Everyone is familiar with striking examples of how the digital age has transformed the consumer's experience. It's not just that demands made by better informed and more discerning customers have forced the pace of change: entrepreneurs have brought us innovations that are way ahead of anything consumers could have imagined to be possible, with smartphones and their multiple applications the most obvious example.
The world of property (being a world of investment and assets) might be exempt from the sort of pressure to differentiate products and innovate in the way cars or electrical goods might be, because demand quite outstrips supply. But this should not and cannot be an excuse for the industry to ignore the opportunities that the digital era brings, that have transformed the worlds of transportation, publishing and recorded music, for example, and that promise revolutions in many other aspects of daily life.
We have set out key proposals for driving this modernising agenda. Our next step is to help drive them forward. We aim to do this in a number of ways:
Lobbying Government and housing industry to put the case for mandatory Home Performance Labels to drive energy efficiency and more space, thus creating more consumer choice
The Housing Forum proposes a joint working group with RICS and the Building Societies Association to encourage and bring the advantages of labelling into the valuation methodology.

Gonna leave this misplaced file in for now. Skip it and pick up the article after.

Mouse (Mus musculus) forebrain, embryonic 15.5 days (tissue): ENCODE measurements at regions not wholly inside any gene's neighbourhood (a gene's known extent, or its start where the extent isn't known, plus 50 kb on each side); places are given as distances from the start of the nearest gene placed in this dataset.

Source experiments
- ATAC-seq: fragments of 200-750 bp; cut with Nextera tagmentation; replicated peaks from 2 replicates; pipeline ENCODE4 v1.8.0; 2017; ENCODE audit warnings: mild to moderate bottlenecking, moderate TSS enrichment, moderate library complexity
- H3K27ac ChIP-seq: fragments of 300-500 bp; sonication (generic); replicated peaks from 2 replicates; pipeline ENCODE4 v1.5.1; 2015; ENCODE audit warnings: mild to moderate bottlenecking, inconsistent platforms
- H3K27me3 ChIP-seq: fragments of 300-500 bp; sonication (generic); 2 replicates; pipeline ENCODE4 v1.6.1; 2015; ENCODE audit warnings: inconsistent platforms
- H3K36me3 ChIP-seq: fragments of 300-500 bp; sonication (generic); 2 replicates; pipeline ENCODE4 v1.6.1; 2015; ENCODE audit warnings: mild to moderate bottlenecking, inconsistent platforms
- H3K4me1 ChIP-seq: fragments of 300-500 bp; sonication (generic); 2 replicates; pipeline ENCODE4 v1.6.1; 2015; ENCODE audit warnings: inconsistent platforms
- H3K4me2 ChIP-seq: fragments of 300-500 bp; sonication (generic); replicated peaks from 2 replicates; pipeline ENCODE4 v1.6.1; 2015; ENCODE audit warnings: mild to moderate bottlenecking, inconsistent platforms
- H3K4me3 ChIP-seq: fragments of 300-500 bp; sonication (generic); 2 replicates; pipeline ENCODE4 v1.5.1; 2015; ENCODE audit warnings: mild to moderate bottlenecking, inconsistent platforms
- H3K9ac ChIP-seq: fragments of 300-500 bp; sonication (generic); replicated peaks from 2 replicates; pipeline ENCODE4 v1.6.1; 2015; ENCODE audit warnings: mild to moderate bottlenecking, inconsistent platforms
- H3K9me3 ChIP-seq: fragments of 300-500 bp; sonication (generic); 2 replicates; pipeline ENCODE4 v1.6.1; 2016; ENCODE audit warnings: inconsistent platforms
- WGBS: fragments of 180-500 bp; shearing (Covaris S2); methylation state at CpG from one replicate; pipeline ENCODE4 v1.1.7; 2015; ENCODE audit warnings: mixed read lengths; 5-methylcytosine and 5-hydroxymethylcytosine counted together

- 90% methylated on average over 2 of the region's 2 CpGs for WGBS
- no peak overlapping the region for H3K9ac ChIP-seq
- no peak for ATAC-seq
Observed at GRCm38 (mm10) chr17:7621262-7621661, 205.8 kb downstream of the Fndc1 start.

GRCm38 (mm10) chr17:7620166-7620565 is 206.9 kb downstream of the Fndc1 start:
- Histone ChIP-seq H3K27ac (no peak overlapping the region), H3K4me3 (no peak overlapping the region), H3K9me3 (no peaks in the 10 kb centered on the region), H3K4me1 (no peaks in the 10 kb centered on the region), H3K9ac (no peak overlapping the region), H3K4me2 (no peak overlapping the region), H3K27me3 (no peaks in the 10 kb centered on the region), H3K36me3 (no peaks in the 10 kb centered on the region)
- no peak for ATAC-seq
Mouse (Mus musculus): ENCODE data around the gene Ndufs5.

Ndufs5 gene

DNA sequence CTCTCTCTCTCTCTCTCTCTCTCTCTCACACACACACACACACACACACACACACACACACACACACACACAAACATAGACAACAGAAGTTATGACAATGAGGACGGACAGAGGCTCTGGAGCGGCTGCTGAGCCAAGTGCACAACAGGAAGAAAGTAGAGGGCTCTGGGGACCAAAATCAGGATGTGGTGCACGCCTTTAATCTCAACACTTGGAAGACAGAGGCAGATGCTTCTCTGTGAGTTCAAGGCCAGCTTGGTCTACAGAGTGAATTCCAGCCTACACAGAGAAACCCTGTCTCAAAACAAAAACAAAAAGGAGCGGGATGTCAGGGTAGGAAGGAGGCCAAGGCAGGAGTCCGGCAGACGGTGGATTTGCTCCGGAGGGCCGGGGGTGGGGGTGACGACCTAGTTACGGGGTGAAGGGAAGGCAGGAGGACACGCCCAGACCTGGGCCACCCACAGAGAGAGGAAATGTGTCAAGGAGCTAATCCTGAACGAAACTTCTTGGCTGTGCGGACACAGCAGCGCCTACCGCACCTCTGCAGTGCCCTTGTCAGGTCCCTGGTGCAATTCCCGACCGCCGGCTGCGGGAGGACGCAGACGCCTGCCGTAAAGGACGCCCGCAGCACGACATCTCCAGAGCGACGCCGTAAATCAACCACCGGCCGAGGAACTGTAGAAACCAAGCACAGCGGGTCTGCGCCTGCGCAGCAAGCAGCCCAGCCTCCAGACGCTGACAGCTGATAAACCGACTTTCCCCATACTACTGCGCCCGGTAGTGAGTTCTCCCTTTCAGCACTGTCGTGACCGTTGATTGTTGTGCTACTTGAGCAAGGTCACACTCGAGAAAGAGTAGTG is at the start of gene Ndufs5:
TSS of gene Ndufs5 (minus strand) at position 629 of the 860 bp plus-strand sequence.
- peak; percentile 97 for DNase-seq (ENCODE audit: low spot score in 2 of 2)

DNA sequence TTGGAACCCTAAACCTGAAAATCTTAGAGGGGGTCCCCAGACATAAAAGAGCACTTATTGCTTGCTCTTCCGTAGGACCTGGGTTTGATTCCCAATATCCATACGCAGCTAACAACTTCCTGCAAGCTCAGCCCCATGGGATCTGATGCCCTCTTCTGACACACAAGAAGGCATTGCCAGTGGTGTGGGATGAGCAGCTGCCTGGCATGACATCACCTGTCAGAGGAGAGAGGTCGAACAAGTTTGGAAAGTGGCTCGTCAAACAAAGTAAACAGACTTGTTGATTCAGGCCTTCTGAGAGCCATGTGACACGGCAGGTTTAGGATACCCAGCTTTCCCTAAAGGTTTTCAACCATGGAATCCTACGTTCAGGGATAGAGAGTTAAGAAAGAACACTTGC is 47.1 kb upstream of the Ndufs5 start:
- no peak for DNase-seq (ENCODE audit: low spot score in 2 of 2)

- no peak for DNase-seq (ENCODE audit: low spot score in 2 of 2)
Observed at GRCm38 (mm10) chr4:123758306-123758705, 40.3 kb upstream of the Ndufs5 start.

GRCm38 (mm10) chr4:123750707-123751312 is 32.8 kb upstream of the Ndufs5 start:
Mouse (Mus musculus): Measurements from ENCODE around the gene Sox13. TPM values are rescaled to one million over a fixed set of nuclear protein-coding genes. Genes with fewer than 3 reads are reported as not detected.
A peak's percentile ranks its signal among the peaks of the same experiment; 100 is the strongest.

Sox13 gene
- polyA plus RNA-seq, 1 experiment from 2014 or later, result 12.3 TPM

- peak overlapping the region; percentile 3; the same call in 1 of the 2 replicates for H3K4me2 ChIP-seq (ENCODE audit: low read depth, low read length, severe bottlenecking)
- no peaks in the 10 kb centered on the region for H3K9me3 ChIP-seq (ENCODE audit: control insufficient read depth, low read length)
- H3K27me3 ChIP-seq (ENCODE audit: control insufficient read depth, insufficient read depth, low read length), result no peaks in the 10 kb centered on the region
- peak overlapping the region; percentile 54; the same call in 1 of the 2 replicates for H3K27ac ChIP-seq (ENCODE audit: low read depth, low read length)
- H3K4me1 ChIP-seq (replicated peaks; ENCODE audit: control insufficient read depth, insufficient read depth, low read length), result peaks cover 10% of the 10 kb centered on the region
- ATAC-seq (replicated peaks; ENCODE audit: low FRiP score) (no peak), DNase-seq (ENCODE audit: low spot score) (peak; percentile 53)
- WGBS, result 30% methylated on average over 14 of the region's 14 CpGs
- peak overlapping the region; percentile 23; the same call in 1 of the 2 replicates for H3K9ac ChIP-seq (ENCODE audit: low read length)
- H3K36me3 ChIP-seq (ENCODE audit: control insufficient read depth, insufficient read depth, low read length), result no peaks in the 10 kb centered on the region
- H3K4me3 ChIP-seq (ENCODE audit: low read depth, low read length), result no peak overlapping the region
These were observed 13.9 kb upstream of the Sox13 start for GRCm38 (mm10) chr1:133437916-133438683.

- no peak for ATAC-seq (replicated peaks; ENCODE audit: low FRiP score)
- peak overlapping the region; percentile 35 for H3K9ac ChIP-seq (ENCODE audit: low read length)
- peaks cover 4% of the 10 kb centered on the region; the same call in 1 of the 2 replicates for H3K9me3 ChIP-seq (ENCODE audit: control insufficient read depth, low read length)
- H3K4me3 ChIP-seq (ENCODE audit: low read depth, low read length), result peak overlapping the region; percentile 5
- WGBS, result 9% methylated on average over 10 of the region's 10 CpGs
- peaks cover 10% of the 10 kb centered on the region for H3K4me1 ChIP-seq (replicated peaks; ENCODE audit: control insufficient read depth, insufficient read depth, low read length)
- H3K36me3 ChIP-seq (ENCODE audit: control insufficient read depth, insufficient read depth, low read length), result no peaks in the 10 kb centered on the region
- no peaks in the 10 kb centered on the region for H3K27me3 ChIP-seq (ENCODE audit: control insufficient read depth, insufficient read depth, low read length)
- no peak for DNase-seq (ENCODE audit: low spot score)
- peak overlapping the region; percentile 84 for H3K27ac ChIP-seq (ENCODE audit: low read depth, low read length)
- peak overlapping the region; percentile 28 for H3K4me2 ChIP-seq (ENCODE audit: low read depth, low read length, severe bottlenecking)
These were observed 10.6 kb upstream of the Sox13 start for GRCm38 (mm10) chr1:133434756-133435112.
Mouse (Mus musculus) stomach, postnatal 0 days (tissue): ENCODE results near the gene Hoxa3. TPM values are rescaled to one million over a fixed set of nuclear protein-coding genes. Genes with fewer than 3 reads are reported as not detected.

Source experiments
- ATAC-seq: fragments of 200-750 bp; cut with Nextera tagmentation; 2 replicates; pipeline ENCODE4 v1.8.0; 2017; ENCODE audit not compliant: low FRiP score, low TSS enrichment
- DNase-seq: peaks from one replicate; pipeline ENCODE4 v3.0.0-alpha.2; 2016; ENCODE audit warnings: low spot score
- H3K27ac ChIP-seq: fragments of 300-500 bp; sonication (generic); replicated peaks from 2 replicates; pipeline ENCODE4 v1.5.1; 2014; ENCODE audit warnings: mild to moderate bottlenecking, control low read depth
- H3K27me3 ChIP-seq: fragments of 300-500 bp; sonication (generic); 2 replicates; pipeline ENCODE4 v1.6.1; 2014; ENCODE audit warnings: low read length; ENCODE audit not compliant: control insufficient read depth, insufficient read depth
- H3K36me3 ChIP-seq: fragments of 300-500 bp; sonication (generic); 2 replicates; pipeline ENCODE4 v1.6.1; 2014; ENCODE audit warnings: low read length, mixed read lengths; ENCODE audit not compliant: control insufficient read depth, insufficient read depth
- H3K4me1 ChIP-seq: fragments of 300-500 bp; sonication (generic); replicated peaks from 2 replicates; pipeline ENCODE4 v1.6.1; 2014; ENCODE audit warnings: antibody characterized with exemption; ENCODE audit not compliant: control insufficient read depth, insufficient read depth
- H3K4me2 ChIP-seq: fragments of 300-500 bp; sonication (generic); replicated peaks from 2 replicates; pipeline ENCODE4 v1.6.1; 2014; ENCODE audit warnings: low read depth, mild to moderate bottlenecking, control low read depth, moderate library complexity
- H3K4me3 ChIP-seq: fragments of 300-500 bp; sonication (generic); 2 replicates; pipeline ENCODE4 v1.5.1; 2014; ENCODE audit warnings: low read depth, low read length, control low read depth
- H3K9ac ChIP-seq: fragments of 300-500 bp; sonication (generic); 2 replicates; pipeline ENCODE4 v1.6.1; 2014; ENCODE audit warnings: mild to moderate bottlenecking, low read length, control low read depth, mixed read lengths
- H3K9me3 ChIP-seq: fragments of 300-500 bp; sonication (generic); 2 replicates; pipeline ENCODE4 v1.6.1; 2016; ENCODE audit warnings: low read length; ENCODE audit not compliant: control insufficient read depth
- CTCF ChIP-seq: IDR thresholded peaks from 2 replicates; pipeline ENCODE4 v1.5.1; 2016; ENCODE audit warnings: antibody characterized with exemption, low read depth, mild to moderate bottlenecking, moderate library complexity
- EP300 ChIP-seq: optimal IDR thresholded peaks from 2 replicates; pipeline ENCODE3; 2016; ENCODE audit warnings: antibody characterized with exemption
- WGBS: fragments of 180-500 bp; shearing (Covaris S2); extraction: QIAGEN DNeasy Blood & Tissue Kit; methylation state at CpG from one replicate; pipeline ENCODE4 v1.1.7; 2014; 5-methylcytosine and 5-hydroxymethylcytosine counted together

We also plan to submit evidence to a new independent Commission to look at the challenges facing the UK valuation profession chaired by former MP and Complaints Commissioner for ICE Futures and ICE Clearing, Dr Oonagh McDonald CBE.
We propose a Housing Forum backed research project to push forward with Building Information Modelling, but reinforce the need for better collaboration through the supply chain. BIM will only be effective if there is a sea change in the way the sector collaborates and shares information.
We intend to explore the development of a smartphone Apps for calculating whole home, whole life costs in use. Energy costs will rise inexorably and become increasingly important to consumers.